Here’s my first nomination: Ad Hoc, in Rochester, NY, which on its website calls itself “an ephemeral chamber ensemble.” Though after more than a dozen performances, they’ve got some staying power.
Here’s how they describe themselves:
You enter a beautiful hall — acoustically perfect — where musicians are getting ready to rehearse. You hear the noise of individual warm-ups for a few minutes until the the tuning note sounds. The room quiets. They take a familiar, collective breath — just a second of silence before sound pours from the stage. They start to play, and it’s effortless, like they’ve done this a million times. There are dozens of rehearsals ahead of them. The concert has been planned for months. By the time that night comes, they will have prepared an impeccably polished performance. The lights in the hall will dim, the audience will take their seats, and everything will go as planned…
That’s not us.
And instead of wishing that it were, we celebrate the edge and energy that come with limited resources. We schlep our own music stands, print our own programs, and play on tight schedules and short notice. We don’t have a performance hall. We rarely play with the same people twice. Our performances come together at the last minute, so they feel a little more like jams than concerts. We think that’s an exciting, interesting way to make music – and it’s a lot of fun.
And, on top of that — they tell their audience how little they’ve rehearsed! And who in the group might be sightreading, because they’re replacing someone who at the last movement got a gig that paid too much to turn down.
It’s worth browsing their website to see what they play, and how they present themselves. How their concerts sometimes feature visual art. How they had a contest for kids — kids wrote stories, they picked a couple as winners, and had composers set them to music.
For next year they have some terrific concert ideas, which I hope they’ll let me share.
Full disclosure — I’m on their advisory board. But I was asked to join it just recently, long after I’d given them enthusiastic support, in emails and a visit with their founder and conductor, Rebecca Smithorn. And in a blog post I wrote early this year, where you can read a message Rebecca sent me, which will tell you more about what they do.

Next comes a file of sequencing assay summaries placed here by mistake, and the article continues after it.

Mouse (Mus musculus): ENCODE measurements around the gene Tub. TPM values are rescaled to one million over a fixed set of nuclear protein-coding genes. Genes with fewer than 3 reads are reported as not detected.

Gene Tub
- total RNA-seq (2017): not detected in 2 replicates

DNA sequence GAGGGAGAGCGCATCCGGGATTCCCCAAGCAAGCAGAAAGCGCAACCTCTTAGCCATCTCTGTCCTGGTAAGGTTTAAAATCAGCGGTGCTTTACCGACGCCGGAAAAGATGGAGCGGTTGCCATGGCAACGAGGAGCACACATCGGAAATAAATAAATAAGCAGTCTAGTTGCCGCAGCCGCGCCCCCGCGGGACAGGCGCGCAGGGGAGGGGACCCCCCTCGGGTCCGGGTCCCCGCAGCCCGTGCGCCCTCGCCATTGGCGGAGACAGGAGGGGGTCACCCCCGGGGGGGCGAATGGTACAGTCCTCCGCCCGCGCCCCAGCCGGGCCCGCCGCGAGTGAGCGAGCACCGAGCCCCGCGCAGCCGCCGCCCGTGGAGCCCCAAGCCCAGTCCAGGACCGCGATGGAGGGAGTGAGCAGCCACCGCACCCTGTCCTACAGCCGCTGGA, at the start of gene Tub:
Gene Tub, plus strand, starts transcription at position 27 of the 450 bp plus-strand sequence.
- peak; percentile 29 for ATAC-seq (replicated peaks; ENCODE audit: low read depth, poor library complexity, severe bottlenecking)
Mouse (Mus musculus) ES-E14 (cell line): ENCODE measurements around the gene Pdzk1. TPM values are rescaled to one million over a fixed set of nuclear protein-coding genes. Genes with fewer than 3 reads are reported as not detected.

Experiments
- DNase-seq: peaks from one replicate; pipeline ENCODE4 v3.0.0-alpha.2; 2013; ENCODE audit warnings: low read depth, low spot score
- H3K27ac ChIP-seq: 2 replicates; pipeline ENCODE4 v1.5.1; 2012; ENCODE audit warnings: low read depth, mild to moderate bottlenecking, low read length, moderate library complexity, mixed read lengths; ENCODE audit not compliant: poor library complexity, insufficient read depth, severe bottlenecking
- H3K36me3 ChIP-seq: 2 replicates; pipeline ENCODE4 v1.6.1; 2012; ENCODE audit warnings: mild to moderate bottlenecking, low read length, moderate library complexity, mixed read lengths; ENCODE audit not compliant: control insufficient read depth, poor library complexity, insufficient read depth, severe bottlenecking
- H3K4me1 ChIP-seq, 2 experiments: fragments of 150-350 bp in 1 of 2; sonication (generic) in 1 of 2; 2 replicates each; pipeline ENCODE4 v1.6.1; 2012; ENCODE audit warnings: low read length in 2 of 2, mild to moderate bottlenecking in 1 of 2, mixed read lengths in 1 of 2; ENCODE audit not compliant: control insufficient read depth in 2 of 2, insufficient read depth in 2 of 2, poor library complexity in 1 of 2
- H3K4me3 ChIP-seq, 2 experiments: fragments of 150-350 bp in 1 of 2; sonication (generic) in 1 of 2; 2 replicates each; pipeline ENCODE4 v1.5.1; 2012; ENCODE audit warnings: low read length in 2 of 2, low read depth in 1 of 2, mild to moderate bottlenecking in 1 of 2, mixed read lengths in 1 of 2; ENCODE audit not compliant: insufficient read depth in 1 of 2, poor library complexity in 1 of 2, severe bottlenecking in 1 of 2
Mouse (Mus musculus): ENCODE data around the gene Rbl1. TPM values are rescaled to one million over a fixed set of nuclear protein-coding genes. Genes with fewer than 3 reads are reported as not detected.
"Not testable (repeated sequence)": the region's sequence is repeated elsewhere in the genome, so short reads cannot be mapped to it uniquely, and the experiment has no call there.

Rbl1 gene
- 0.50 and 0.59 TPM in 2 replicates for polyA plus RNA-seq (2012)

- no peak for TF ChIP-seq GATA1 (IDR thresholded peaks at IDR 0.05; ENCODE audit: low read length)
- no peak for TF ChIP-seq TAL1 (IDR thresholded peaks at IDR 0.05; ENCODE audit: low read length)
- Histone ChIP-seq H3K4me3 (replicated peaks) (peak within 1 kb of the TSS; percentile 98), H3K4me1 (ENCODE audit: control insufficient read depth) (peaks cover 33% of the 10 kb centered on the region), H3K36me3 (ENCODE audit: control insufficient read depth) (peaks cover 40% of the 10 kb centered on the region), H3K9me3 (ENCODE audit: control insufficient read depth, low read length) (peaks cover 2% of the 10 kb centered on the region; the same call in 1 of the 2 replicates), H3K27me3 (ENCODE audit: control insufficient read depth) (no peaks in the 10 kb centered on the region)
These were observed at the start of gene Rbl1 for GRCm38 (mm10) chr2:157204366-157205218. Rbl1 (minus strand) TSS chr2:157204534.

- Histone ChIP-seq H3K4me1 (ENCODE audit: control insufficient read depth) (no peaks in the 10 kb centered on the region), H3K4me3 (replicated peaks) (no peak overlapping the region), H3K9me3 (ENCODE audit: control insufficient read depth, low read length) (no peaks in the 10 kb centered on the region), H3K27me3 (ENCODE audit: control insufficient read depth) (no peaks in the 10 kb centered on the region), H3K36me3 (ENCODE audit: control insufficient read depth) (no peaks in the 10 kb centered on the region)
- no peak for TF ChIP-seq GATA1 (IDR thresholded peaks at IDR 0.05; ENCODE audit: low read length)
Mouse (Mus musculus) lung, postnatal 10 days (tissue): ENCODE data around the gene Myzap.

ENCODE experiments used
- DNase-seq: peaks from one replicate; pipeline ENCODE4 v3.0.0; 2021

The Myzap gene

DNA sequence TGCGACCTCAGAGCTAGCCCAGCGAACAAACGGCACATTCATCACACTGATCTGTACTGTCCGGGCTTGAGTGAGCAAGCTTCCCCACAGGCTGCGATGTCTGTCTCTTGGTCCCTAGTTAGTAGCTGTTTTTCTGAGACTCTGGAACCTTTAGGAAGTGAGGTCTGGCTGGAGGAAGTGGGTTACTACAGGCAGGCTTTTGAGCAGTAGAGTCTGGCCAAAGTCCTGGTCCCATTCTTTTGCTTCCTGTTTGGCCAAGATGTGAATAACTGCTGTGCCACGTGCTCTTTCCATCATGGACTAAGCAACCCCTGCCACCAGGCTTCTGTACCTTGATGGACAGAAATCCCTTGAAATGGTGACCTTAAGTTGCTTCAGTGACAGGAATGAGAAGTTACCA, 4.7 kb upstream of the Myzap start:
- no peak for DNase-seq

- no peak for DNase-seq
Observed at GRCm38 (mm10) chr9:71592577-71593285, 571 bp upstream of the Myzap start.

I’d known Rebecca for years at that point, again through email, with one meeting in person. She’s one of many people I know — and whose terrific work I know — because of this blog. Part of the community my blog seems to define. Makes me happy when I see it grow! It’s a community defined by nothing more than an urge to change classical music, to bring it into the present day, to see it reborn. And of course that means it’s a community defined by much more than my blog, but the blog seems to bring large parts of it together.
Shortly I’ll post a nomination from someone in this community, who names another mold-breaker we should celebrate.
If you’ve got someone, or want to name yourself, let me know!
Other posts in this series:
“Mavericks nominations” (the first group of readers’ suggestions)
“More Mavericks” (more readers’ suggestions)
“Path-breaking piano curriculum“(about a truly astounding program at a Canadian university)
“Mavericks — continuing” (still more from readers)
“We personalize what music is” (about the River Oaks Chamber Orchestra, which is breaking
“A lot of mavericks” (final nominations from readers — who suggested more than 50 people and groups)
“Final mavericks — Jade Simmons and a Go-Go symphony” (final only for 2012, because we’ll resume this in 2013)
“Still more mavericks“ (resuming in 2013, with marvelous things from two major institutions, the Toronto Symphony and the Orchestra of the Age of Enlightenment)